Soon after she came out the band’s label dropped them, members quit, and Laura’s wife divorced her. She was struggling to find happiness in her life as well as in her self. Out of this came 2014’s Transgender Dysphoria Blues. It’s arguably AM!’s best release to date. The lyrics are painful and soul bearing. “You want them to see you like they see every other girl / They just see a faggot /They’ll hold their breath not to catch the sick,” she sings on the album’s title track. “I was touring, and people would come up to me afterward and be like, ‘I just started hormones!’ and I’m just thinking, ‘You’re going to ruin your f****** life. Don’t do it.’ I felt like I ruined my life totally,” she told Rolling Stone about her feelings at the time.
Grace feels differently now. Against Me! released Shape Shift With Me and Laura published her memoir entitled Tranny: Confessions of Punk Rock’s Most Infamous Anarchist Sellout in 2016. That same year, she stood proudly on stage in North Carolina and burned her birth certificate in protest of the state’s law, which prohibits trans people from using the bathroom of their choice. She yelled “Goodbye, gender!,” into the mic with a bright smile, holding the flaming piece of paper that didn’t matter to her any longer.
There was no band as unapologetically badass as G.L.O.S.S. (Girls Living Outside Society’s S***), whose short existence is unbelievably important since the group consisted of trans people. Their only two releases, a self-titled album and Trans Day of Revenge, were hardcore and dearly beloved by the scene. Lead singer Sadie Switchblade told BUST Magazine, “For most of my life before this band, I always felt like I was in the back of the room. When I was into bands, it was kind of only because those bands were the closest thing to feeling home, even though I never felt truly welcome in any hardcore scene. And I think that’s what is so important to me about G.L.O.S.S.—creating this new climate where people that are traditionally unwelcome or disregarded in the hardcore scene can come and have their space.”
The band was heavily covered in the media when another band, Whirr, tweeted a slew of hateful tweets about them. They included a screenshot of Buffalo Bill from Silence of the Lambs with the accompanying caption, “This is G.LO.S.S.,” as well as saying that the band was, “just a bunch of boys running around in panties making sh**** music.” G.L.O.S.S. fired back saying, “’Boys in panties’ > boys with clean flannels and backstage laminates that hate women because they know women are superior to them.” Whirr was subsequently dropped from their label, Run For Cover Records, because of their behavior.
The group broke up in 2016 due to stress from the exposure that their success had earned them. They published their breakup letter on MAXIMUM ROCKNROLL, writing, “Being in the mainstream media, where total strangers have a say in something we’ve created for other queer people, is exhausting. The punk we care about isn’t supposed to be about getting big or becoming famous, it’s supposed to be about challenging ourselves and each other to be better people.” Since then, Sadie has gone on to her solo project, titled Dyke Drama. Her lyrical talent carried over to a new sound that’s softer than G.L.O.S.S.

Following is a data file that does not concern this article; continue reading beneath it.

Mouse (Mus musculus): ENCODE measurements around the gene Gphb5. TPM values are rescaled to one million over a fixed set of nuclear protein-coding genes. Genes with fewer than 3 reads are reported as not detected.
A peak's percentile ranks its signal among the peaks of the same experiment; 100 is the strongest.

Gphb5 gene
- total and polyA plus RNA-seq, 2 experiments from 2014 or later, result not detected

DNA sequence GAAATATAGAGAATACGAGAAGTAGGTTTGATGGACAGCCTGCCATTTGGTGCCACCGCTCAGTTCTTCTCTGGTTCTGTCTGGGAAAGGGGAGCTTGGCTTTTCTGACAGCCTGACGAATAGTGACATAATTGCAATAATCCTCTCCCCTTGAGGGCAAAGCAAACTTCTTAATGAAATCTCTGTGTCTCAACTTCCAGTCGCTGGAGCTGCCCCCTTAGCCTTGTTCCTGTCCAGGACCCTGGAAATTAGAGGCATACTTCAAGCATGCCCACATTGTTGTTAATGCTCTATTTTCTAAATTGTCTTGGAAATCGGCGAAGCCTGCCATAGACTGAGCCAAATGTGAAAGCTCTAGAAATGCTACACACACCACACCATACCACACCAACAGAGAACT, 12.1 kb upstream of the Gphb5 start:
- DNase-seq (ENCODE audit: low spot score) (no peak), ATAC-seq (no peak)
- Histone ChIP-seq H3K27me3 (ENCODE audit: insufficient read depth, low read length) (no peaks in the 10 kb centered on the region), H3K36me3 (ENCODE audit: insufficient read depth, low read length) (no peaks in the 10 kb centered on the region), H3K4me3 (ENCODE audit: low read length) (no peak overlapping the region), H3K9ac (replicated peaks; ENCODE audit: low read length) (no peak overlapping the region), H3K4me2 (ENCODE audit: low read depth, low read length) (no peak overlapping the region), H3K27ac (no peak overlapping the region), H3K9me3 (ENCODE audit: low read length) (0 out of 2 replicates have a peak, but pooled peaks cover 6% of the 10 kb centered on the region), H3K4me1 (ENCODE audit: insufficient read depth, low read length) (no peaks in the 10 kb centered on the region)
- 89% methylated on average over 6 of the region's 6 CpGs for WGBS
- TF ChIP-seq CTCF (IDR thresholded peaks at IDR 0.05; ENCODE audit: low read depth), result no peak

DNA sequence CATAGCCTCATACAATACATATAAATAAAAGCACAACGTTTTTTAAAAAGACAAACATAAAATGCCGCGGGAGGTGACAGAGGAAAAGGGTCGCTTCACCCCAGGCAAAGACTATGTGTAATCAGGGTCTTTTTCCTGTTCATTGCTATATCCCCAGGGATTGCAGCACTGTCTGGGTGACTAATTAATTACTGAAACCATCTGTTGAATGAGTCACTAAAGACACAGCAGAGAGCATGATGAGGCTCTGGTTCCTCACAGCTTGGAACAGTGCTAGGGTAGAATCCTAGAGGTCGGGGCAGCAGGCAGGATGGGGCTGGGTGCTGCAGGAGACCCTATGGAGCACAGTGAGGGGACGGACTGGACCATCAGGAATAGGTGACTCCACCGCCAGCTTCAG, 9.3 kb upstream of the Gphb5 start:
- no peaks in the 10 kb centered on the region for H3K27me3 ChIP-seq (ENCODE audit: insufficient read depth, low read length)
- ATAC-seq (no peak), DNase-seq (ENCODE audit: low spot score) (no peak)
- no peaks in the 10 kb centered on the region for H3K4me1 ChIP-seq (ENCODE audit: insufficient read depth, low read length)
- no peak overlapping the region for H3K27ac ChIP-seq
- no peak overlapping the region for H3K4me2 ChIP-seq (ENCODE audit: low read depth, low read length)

All of the aforementioned bands are vital to the queer punk scene. However, the real pulse comes from the D.I.Y. segment. A core value of punk is that anyone who has something to say has the opportunity to do so and this is especially important for LGBTQ+ people.
Anna Theodora, a non-binary person, who uses they, them, their pronouns, lives in New York City. They have been going to shows since they were young. They feel that the D.I.Y. attitude is crucial. “I love that there are those spaces under the large umbrella of punk that push for inclusion and safety. D.I.Y. especially gives anyone a platform, like, grab a mic or write a zine or do something and there will be someone else there that’s rooting for you and someone else that you’re inspiring. We all end up inspiring one another and I really like that,” they said.
“More pushes for inclusion have been noted on a larger scale lately but what makes me feel better than that are the little pockets and niche groups of LGBTQ punks doing it for themselves and by themselves instead of trying to find a place in the mainstream (even the punk mainstream).” This doesn’t mean that more popular bands aren’t important. “However, bands like PWR BTTM and G.L.O.S.S. gaining traction is always great for younger kids and people new to punk that can see there is a space for them.”
Even with all this positivity, there is still a need to improve. “What I notice a lot are people, say wearing a pro-LGBT t shirt or filter on their Facebook profile but still mis-gendering their trans friends or staying silent when people use slurs. Passive homophobia and transmisogyny still hurt and everyone has to do their part to be better.”
Locally organized festivals where lesser known bands have the opportunity to showcase their music are a major part of the D.I.Y. scene. Cody Walker is a stage manager at this summer’s upcoming Punk Island festival, which includes themed stages (such as a trans band stage). When asked why it’s important to showcase LGBTQ+ punk at festivals he said, “Representation in the scene is very important.” He’s talked to people in the scene and says, “When I ask them what the like most about the current state of the scene, I’ve been getting the reply ‘It feels like I’m home and this is my family.’ I think it’s for that exact response that it’s important to be inclusive to everyone.”